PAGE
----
Miami Beach's Biker Vigilante Gets Driver Charged With Felony Assault Thanks To Video UPDATED

Categories: Bike Blog, Crime
bikevideocap1.jpg
via You Tube
A bike-tire camera catches this SUV nearly running Bereski's bike off the road.
A few months back, Riptide wrote about Ken Bereski, an IT consultant who's become the Howard Beale to Miami's cyclists who deal daily with life-threateningly awful drivers. Bereski was mad as hell, so he strapped cameras to his bike and started filming all the dangerous driving.

Well this month, Bereski got results: Thanks to video captured on his bike, he helped prosecutors charge a road-raging SUV pilot with felony assault for allegedly trying to run him off the road. Alas, it seems a less than bike-friendly judge is poised to toss the charges today. Click through for the video to decide for yourself if it shows a crime.


As Bereski tells it, the video was shot in April as he biked south down Alton Road. Near 15th Street, you can see a big black SUV cruise up to inches behind Bereski's back tire before swerving around and honking.

At the next light, Bereski pulls alongside the SUV to ask the driver to be more careful. You can briefly see the man's arm as he jumps out of the car and, according to Bereski, threatens him.

Then, the contentious part of the video: Starting around the 1:15 mark, the SUV again passes Bereski. This time, he says, the driver intentionally swerved into him, coming inches away from slamming into him on purpose.

"Right before that, he was cursing at me in Spanish and assumed a fighting stance," Bereski says. "There's no way in my mind that was not an intentional act of assault."

Bereski flagged down a police officer at the next stoplight. The cop at first told him there wasn't much he could do -- until he heard that Bereski had filmed the whole encounter. "I actually saw his eyes light up," Bereski says.

The police ran the SUV's tags and found its driver, 41-year-old Ernesto Alvarez Perez, was out on bond on a felony credit card forgery charge. (That charge was dropped last month, according to court records).

With the video as evidence, they arrested Perez for felony assault.

The case went to court on Friday, and Bereski says that Judge Jorge Cueto wasn't quite so sure.

"He watched the video and said that the incident was my fault for not riding far enough to the right," Bereski says. "Essentially, he's telling me to ride in the parking lane and swerve in and out of traffic, which is illegal."

The case is back in court this morning, but Bereski says he expects Cueto to drop the felony charge against Perez. He's recruited a handful of other cycling activists to protest Cueto's decision at the 9:30 a.m. hearing.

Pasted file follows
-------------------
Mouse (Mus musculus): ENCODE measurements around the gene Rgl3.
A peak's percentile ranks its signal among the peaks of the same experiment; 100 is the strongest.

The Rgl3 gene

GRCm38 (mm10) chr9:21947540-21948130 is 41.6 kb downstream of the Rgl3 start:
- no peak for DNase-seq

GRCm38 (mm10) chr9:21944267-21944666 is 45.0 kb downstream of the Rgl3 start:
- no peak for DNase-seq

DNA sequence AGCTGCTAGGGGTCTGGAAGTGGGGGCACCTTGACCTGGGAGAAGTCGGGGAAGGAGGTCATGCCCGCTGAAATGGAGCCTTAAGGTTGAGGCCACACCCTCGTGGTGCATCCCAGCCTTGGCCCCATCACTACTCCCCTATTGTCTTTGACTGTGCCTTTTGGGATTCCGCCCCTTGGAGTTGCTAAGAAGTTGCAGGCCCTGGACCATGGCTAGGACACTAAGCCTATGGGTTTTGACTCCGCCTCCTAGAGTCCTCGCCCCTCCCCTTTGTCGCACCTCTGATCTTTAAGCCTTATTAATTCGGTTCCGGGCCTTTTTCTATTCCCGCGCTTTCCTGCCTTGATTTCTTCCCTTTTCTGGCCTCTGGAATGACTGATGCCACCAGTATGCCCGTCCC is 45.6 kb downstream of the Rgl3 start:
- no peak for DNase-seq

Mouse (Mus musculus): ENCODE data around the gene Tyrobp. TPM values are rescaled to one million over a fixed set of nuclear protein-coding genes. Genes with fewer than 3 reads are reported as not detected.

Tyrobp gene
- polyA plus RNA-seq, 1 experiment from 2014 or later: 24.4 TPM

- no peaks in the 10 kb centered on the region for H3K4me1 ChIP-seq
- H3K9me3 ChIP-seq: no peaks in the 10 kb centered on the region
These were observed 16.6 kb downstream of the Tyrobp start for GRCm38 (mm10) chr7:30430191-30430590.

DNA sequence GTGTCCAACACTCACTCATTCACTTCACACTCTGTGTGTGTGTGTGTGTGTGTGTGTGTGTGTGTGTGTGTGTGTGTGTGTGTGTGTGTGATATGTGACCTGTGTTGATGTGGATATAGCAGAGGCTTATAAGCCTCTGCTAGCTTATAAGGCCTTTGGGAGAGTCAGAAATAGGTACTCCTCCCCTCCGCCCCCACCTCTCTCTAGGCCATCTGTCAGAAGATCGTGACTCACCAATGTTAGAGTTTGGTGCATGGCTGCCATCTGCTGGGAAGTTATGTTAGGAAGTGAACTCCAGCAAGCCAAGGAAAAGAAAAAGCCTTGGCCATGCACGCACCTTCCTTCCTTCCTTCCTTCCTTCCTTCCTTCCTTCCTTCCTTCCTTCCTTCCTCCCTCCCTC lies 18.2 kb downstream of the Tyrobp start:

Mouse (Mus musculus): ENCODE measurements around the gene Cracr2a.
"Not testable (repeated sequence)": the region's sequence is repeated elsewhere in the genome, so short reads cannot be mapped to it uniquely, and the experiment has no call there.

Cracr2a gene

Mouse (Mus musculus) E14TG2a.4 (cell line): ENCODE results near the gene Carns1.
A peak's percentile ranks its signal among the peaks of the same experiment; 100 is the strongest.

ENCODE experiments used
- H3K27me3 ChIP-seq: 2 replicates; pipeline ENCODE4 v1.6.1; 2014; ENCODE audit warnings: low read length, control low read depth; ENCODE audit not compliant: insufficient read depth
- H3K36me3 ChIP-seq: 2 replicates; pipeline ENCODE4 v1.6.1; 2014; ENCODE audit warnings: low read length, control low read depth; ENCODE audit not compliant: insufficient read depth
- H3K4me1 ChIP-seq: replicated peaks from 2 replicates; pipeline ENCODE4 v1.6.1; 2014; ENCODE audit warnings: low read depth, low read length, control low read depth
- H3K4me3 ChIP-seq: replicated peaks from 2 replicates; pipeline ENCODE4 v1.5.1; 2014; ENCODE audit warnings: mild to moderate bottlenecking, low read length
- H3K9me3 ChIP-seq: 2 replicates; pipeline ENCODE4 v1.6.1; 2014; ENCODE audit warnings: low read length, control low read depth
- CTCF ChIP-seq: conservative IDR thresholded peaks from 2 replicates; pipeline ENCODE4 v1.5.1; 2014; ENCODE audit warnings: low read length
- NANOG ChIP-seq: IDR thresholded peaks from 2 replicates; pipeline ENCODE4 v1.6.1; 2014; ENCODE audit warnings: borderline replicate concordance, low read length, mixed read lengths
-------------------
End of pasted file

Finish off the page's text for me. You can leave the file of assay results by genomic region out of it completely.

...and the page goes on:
Bereski also has no intention of turning off his cameras anytime soon. "I told prosecutors that I don't want to send anyone to jail, I just want to make the roads safer," he says. "I would have been happy to see this driver get mandated anger management and safety classes."

Riptide contacted Perez's attorney, Peter Heller, but we haven't heard back yet. We'll update the post when we do.

Here's the video:



Update: The charges were indeed dropped in court this morning, Bereski says. Prosecutors declined to push forward with the case given the judge's opinion that the video doesn't show an assault.

"This is a negative blow to improving road safety in Miami," he says. "The message from this judge is that people can run over cyclists and no one gives a shit. This guy tried to intentionally run me off the road an there were no repercussions."


Update Two: Joseph Vredevelt, a lawyer for Perez, sent Riptide a letter about the case. He called Bereski a "man with a political agenda" who "wasted" $15,000 to prosecute a "frivolous case." Verdevelt also claims the cyclist baits drivers by purposely swerving into their lanes and then confronting them at stop lights. Here's the full letter:

First and foremost, the Court and the State Attorney's Office got it completely right; there was no probable cause for the arrest of Mr. Perez and definitely not enough evidence to meet the State's burden of proof beyond a reasonable doubt.

This was not an assault on all cyclists. The streets of Miami and Miami Beach are safe for bikers; however, if they engage in actions like Mr. Bereski they do increase their likelihood of suffering a needless injury. I say this because it was discovered that Mr. Bereski has been engaged in many, many instances where he has placed himself in danger of being hit by motorists on South Beach in addition to downtown Miami. It can be seen in many of his videos that he impedes traffic and confronts drivers he believes assaulted him.